NBWL permits coal mine in part of Assam’s elephant reserve
By: LMB Staff
Amid the countrywide lockdown, the National Board for Wild Life (NBWL) has recommended coal mining in a part of an elephant reserve in Assam.
It has recommended that part of 98.59 ha (hectares) reserve forest land that is a part of Dehing Patkai Elephant Reserve be used for opencast coal mining by North-Eastern Coal Field of Coal India Limited according to minutes of the 57th Meeting of the Standing Committee of National Board for Wildlife held on April 17 through video-conferencing.
The Standing Committee “recommended for approval” of the site which was earlier broken up by NECF and a new plan on this front needs to be submitted, claim reports.
Member of NBWL, Professor R Sukumar, a representative of the wildlife division and the state chief wildlife warden of Assam submitted to NBWL that 57.02 ha of forest land has already been used for mining by Coal India Limited and that in the balance 41.39 ha of the unbroken area a cautious approach needs to be adopted owing to the rich biodiversity according to the minutes.
The NBWL meeting was chaired by the environment minister, Prakash Javadekar.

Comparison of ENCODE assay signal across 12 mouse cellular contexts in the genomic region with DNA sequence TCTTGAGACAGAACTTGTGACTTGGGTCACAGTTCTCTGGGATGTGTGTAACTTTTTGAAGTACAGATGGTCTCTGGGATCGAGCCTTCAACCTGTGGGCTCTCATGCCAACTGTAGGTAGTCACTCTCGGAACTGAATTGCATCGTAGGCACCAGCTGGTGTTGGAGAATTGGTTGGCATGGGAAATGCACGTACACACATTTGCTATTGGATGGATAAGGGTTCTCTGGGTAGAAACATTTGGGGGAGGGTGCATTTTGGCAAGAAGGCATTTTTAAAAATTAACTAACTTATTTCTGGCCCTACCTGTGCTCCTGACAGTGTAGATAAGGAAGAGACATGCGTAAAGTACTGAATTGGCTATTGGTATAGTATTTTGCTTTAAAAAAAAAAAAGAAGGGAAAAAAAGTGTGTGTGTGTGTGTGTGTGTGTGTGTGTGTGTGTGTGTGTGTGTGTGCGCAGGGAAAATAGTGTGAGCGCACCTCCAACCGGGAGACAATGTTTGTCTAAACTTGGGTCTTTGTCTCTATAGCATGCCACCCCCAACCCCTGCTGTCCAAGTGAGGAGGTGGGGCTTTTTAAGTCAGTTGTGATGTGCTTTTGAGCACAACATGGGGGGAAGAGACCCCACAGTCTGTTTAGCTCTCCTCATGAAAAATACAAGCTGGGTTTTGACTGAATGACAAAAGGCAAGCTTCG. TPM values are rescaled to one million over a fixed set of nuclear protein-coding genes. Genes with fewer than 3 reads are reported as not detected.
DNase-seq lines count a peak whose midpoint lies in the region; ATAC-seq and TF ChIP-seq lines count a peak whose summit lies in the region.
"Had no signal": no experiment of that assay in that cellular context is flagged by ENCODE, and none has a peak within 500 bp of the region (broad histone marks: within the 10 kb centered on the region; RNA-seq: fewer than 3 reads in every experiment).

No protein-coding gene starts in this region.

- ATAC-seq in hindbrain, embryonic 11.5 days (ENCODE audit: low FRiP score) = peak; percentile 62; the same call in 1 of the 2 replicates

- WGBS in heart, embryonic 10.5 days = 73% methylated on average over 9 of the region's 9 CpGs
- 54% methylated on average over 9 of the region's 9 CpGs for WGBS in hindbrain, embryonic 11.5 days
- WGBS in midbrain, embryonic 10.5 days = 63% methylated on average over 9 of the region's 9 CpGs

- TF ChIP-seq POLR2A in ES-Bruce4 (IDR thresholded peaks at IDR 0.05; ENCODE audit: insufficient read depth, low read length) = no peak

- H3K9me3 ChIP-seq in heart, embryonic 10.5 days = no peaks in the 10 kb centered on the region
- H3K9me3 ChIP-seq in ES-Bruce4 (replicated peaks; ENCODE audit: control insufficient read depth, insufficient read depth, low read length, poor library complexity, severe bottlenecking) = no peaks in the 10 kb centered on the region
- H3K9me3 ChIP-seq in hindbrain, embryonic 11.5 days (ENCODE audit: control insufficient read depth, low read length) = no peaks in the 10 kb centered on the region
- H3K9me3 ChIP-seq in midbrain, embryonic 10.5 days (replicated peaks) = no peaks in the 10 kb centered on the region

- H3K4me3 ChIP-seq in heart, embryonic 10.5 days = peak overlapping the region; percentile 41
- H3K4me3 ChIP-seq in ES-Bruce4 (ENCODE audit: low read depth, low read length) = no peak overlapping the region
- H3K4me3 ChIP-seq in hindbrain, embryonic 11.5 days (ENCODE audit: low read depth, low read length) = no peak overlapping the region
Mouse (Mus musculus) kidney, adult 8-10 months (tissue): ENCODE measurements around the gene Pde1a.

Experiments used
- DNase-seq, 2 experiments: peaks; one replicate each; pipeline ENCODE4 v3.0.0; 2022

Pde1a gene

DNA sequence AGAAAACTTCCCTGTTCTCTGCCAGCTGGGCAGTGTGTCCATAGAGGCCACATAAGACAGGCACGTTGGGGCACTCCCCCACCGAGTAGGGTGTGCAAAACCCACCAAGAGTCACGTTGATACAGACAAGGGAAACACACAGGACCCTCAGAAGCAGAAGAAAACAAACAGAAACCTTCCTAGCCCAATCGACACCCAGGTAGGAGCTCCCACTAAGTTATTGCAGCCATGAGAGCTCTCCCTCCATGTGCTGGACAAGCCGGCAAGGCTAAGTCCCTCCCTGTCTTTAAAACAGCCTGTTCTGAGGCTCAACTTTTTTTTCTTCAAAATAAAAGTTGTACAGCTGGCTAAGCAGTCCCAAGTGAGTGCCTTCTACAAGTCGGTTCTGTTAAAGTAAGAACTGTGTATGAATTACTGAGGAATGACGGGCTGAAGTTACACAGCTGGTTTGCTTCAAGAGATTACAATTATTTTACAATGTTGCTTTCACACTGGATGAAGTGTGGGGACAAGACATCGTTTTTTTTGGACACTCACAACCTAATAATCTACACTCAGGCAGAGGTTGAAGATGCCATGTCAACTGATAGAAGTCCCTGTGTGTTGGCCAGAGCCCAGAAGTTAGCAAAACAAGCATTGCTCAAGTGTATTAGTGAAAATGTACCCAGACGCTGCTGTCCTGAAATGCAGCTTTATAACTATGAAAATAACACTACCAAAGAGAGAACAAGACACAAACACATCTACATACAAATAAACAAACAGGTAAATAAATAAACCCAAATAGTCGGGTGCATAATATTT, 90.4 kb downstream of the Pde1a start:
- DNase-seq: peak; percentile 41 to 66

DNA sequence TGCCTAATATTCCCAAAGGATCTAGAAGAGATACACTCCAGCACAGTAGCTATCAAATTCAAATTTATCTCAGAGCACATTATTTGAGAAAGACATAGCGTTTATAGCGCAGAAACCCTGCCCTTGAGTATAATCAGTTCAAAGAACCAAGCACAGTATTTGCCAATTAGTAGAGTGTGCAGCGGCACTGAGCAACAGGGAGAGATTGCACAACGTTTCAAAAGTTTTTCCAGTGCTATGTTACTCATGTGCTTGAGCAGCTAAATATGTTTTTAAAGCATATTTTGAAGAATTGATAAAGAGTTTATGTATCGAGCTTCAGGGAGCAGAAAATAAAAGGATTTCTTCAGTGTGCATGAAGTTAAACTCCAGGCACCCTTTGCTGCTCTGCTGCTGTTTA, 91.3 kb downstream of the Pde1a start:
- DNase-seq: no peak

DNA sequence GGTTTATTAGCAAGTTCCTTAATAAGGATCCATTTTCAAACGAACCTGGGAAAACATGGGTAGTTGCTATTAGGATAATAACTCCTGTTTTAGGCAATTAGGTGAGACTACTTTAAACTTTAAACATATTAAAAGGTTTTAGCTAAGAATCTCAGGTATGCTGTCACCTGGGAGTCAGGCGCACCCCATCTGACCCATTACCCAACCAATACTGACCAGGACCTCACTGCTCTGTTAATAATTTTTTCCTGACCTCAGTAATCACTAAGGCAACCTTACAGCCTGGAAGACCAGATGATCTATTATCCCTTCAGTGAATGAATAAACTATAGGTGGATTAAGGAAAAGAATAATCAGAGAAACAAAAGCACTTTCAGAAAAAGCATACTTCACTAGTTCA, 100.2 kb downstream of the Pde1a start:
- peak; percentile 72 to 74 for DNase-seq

The decision has been criticized by many environmentalists.
“The Assam Forest Department has completely failed in protecting the biodiversity of the State and has allowed all illegal mining of coal, stone, sand, etc., violating all rules and regulations. It is obvious that there is a corrupt nexus in operation and the State Forest Minister has become a mute spectator,” Green activist Rohit Choudhury told media. He said with this the government has gone against its own remarks on “rampant violation of local forest laws” made in November 2019.
“Elephant herds have strong fidelity to their range. They move around the same area for many years. Obviously such projects will affect their movement and demographics. I am not very aware of the landscape in this reserve but conflict is bound to increase if there are human-dominated areas in the neighbourhood,” said M Ananda Kumar, elephant biologist to media.
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